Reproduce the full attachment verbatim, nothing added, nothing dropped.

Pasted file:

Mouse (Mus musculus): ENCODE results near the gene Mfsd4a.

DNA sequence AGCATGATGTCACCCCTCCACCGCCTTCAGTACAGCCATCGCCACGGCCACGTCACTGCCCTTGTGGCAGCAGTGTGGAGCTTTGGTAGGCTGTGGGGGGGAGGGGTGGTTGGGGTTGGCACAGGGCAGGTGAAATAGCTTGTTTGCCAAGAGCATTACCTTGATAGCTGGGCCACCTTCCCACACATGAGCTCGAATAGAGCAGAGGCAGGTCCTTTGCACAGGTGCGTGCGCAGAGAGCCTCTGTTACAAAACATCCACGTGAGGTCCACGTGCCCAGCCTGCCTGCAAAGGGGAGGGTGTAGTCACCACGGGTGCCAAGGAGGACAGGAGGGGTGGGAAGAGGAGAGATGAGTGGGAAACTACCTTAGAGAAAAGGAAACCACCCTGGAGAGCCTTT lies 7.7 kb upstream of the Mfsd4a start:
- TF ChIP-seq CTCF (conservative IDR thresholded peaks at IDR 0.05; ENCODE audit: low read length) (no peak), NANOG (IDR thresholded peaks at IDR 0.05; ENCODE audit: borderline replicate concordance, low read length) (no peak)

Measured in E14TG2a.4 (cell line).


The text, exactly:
Mouse (Mus musculus): ENCODE results near the gene Mfsd4a.

DNA sequence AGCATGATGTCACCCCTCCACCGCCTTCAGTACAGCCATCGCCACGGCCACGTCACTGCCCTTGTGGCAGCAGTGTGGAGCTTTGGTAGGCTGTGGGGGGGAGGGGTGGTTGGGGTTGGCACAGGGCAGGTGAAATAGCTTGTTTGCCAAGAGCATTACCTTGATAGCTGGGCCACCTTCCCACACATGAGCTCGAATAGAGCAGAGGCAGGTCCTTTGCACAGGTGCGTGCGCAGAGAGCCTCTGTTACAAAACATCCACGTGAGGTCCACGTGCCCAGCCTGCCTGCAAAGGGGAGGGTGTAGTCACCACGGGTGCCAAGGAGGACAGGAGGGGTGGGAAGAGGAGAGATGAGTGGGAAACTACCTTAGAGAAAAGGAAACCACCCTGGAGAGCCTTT lies 7.7 kb upstream of the Mfsd4a start:
- TF ChIP-seq CTCF (conservative IDR thresholded peaks at IDR 0.05; ENCODE audit: low read length) (no peak), NANOG (IDR thresholded peaks at IDR 0.05; ENCODE audit: borderline replicate concordance, low read length) (no peak)

Measured in E14TG2a.4 (cell line).